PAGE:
My ePortfolio Register   
 

Abstract | Full HTML Article | PDF | Spanish ecancer 11 745 / https://doi.org/10.3332/ecancer.2017.745

Special Issue

Radioguided localisation of non-palpable lesions of the breast in Costa Rica: Review of results of our first 800 patients in private practice

Background: Surgical treatment of non-palpable breast lesions is controversial. At the European Institute of Oncology in Milan, Italy, Prof Umberto Veronesi introduced a new technique called the radioguided occult lesion localisation (ROLL) in 1996 to replace conventional methods and their disadvantages (Zurrida S, Galimberti V, and Monti S et al (1998) Radioguided localization of occult breast lesions Breast 7 11–13 https://doi.org/10.1016/S0960-9776(98)90044-3). Given the success experienced in that institution, the method became the technique of choice for the early diagnosis of breast cancer. In this paper, we will examine the technical aspects of ROLL and the results from a large series of patients treated in our private practice in Costa Rica.

Methods: We analysed the first 816 patients with different non-palpable breast lesions detected by ultrasound or mammography within our private practice in Costa Rica. In 774 patients, technetium 99m labelled with human serum albumin (7–10 MBq) in 0.2 ml of saline solution was injected into the lesion under mammographic or ultrasound guidance. The excisional biopsy was done by means of a gamma-probe and complete excision of the lesion was verified by X-ray on the specimen in lesions that were visible by mammography and ultrasound 4 months after surgery. In the remaining 42 patients, the localisation of the lesion was carried out by wire.

Results: The tracer was correctly positioned in the first attempt in 772/816 (94.6%) of cases and in the second attempt in two other cases. In 42/816 (5.1%) cases, the localisation of the lesion had to be performed with the traditional method. X-rays showed that the lesion was entirely removed in 770/772 (99.74%) of cases.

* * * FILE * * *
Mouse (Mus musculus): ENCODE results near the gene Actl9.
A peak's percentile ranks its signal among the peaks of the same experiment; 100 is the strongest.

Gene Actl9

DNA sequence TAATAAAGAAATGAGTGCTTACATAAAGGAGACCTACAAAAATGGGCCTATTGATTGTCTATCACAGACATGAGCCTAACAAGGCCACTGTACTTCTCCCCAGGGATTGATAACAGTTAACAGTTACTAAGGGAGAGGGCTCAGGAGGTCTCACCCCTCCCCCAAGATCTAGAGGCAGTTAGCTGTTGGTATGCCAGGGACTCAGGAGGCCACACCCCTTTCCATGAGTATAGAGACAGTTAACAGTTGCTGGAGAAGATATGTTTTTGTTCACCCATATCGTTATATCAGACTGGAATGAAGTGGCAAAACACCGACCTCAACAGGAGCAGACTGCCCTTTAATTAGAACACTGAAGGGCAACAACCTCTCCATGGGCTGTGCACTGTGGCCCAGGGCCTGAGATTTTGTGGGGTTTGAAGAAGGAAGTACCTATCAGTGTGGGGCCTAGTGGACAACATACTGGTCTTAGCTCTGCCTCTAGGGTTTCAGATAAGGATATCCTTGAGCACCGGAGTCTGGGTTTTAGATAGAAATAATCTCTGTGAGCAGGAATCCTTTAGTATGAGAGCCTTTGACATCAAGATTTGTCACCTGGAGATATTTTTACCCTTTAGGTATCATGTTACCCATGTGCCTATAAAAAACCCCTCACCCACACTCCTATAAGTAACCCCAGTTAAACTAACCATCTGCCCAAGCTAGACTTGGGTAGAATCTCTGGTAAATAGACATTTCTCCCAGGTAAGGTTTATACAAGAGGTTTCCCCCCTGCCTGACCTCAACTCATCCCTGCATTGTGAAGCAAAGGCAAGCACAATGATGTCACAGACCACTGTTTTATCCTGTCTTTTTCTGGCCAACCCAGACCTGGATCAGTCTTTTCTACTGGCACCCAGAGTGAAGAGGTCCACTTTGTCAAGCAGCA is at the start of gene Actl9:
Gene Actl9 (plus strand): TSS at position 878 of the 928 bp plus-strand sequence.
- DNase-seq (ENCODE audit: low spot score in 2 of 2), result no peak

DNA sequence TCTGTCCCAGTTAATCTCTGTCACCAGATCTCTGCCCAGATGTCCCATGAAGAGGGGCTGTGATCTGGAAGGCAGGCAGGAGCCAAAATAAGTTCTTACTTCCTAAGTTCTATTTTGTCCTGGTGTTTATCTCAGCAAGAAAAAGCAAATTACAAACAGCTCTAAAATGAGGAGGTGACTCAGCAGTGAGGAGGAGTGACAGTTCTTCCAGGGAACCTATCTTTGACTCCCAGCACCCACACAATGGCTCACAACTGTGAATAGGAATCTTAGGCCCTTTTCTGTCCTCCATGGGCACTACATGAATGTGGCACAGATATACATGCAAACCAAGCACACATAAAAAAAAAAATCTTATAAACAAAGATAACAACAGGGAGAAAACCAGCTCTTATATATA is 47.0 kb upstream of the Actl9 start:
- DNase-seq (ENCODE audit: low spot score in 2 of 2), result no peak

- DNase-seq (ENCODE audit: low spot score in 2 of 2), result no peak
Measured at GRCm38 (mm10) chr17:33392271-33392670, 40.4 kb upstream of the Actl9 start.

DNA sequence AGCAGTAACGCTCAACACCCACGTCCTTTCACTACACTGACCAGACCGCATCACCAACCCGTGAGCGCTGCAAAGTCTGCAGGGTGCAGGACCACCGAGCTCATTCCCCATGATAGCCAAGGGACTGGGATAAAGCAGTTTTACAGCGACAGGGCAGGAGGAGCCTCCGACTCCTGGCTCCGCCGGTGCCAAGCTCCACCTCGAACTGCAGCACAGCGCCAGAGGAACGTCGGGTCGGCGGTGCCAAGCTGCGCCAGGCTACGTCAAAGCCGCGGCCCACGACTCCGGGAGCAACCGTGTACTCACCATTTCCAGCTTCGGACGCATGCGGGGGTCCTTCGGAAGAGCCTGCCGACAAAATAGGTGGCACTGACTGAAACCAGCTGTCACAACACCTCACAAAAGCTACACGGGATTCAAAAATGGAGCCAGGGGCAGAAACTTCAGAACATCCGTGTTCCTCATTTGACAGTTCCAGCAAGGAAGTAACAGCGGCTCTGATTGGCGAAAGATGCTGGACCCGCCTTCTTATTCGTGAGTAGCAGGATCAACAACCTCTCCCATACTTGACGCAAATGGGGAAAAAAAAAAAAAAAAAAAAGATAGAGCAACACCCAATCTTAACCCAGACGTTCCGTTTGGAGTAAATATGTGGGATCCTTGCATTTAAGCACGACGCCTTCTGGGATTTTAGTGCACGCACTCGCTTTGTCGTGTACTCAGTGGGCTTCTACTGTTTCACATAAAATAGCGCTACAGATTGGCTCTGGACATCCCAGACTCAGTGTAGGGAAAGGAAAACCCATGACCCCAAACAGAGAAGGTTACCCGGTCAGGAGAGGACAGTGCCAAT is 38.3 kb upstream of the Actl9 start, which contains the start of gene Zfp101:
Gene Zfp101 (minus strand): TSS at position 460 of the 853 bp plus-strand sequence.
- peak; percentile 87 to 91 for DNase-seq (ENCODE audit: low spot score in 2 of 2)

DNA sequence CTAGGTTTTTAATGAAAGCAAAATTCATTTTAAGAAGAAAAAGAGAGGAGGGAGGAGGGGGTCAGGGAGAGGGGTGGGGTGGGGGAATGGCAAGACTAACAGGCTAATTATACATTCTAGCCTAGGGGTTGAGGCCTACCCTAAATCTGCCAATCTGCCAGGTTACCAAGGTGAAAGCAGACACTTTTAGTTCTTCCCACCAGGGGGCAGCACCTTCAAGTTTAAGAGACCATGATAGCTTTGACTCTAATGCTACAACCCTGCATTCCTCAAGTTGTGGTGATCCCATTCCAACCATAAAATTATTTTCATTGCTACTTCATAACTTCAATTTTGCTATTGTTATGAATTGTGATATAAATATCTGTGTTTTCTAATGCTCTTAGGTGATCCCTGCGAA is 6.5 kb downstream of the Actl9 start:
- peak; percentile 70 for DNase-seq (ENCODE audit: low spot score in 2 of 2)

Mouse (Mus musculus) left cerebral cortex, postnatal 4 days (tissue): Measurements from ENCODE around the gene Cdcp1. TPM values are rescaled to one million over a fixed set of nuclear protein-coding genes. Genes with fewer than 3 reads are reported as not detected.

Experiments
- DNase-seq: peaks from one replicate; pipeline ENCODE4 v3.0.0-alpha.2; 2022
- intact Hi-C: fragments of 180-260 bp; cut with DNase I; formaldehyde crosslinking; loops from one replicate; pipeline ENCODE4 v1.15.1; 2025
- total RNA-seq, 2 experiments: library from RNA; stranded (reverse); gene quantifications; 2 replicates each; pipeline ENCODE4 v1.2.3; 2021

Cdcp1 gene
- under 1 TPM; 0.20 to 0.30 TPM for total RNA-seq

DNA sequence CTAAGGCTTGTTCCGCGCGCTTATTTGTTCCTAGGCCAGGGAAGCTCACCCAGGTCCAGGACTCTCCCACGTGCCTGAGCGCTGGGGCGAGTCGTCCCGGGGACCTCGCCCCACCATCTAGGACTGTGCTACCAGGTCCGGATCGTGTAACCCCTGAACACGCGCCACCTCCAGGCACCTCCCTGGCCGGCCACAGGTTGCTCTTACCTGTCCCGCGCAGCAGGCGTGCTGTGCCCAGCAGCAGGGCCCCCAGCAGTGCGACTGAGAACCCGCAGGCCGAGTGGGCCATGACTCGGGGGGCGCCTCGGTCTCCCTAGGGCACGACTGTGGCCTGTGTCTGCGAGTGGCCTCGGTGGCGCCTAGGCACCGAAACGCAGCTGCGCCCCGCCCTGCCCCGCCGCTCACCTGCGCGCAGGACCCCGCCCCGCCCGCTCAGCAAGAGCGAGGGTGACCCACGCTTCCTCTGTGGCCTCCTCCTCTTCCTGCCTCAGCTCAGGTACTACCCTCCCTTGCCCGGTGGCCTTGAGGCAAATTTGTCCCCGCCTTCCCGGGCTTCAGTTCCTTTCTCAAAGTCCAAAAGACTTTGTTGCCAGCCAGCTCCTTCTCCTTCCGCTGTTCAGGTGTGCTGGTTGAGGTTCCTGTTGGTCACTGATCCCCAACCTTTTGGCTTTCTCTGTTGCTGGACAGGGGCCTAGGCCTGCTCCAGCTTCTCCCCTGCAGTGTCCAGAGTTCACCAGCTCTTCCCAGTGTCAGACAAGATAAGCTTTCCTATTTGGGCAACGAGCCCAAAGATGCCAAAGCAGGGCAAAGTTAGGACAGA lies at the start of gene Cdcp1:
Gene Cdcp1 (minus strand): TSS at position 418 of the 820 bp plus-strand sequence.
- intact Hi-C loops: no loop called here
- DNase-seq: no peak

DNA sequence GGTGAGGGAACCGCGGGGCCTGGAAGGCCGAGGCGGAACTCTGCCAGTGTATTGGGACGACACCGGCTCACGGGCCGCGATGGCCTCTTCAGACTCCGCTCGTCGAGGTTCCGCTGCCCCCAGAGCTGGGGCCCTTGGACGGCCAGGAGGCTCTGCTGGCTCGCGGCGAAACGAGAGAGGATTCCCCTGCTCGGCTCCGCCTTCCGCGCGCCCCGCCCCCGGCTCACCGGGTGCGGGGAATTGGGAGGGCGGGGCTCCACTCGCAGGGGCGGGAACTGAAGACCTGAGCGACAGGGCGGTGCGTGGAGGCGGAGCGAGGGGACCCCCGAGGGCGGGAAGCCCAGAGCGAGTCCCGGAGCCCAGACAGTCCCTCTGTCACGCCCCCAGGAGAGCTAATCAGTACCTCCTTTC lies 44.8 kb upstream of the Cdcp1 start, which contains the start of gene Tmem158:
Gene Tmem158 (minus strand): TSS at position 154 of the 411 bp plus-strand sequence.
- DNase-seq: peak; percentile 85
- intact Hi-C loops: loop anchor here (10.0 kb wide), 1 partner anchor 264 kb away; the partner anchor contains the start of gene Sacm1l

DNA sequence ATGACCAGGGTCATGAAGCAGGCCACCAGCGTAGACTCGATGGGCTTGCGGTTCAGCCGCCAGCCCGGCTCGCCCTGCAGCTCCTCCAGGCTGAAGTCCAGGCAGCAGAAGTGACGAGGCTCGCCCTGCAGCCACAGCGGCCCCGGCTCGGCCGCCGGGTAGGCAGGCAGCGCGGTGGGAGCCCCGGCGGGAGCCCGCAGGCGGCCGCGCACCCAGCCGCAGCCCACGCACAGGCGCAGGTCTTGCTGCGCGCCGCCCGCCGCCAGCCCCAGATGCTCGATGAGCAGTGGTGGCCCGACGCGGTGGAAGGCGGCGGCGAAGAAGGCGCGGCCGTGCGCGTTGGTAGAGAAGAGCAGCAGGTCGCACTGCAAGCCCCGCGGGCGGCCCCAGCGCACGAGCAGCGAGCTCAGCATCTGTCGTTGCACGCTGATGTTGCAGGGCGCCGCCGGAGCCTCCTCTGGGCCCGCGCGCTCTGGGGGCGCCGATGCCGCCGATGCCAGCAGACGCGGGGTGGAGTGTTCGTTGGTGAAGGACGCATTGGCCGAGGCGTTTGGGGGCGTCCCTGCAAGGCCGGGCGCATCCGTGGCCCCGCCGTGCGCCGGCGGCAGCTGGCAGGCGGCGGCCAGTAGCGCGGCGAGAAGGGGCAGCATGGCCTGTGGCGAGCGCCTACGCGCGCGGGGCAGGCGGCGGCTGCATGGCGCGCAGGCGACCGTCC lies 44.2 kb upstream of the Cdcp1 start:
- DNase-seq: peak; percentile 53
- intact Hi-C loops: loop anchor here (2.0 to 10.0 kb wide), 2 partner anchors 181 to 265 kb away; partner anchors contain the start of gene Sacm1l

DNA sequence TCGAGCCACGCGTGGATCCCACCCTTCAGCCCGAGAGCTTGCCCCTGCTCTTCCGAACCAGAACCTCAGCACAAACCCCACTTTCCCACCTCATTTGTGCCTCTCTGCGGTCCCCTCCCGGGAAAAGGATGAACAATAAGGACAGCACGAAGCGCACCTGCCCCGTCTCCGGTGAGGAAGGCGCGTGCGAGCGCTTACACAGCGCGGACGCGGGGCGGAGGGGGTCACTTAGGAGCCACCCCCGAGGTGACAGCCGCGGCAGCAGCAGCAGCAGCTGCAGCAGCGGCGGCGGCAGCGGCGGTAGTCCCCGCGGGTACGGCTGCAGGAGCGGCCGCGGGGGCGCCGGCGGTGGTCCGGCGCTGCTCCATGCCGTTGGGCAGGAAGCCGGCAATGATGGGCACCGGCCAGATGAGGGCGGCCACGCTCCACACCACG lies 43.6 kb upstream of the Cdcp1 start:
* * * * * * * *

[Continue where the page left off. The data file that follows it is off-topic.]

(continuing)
Conclusion: The ROLL is a simple and excellent option for the removal of hidden breast lesions in clinical practice. It offers the advantage of making resections safer and with tumour-free margins, in addition to reducing the number of reinterventions. Since it makes it possible to specify to the pathologist the exact site where the lesion is located, we can guarantee a better diagnosis. The rate of success with the use of this technique corresponds to the available scientific data, so we conclude that it is a procedure that we can routinely perform in private practice in Costa Rica.

Keywords: breast neoplasm, breast cancer, localisation, immunoscintigraphy detection

Loading Article Metrics ... Please wait

Related articles

Review: Natural history of castration-resistant prostate cancer in sub-Saharan African black men: a single-centre study of Nigerian men

Abstract | Full Article | PDF Published: 16 Jan 2018 / https://doi.org/10.3332/ecancer.2018.797

Special Issue: Novel devices for implant-based breast reconstruction: is the use of meshes to support the lower pole justified in terms of benefits? A review of the evidence

Abstract | Full Article | PDF Published: 10 Jan 2018 / https://doi.org/10.3332/ecancer.2018.796

Special Issue: Novel techniques for intraoperative assessment of margin involvement

Abstract | Full Article | PDF Published: 10 Jan 2018 / https://doi.org/10.3332/ecancer.2018.795

Special Issue: High-intensity focused ultrasound in the treatment of breast tumours

Abstract | Full Article | PDF Published: 10 Jan 2018 / https://doi.org/10.3332/ecancer.2018.794

Special Issue: Update on intraoperative radiotherapy: new challenges and issues

Abstract | Full Article | PDF Published: 10 Jan 2018 / https://doi.org/10.3332/ecancer.2018.793



Founding partners

European Cancer Organisation European Institute of Oncology

Founding Charities

Foundazione Umberto Veronesi Fondazione IEO Swiss Bridge

Published by

Cancer Intelligence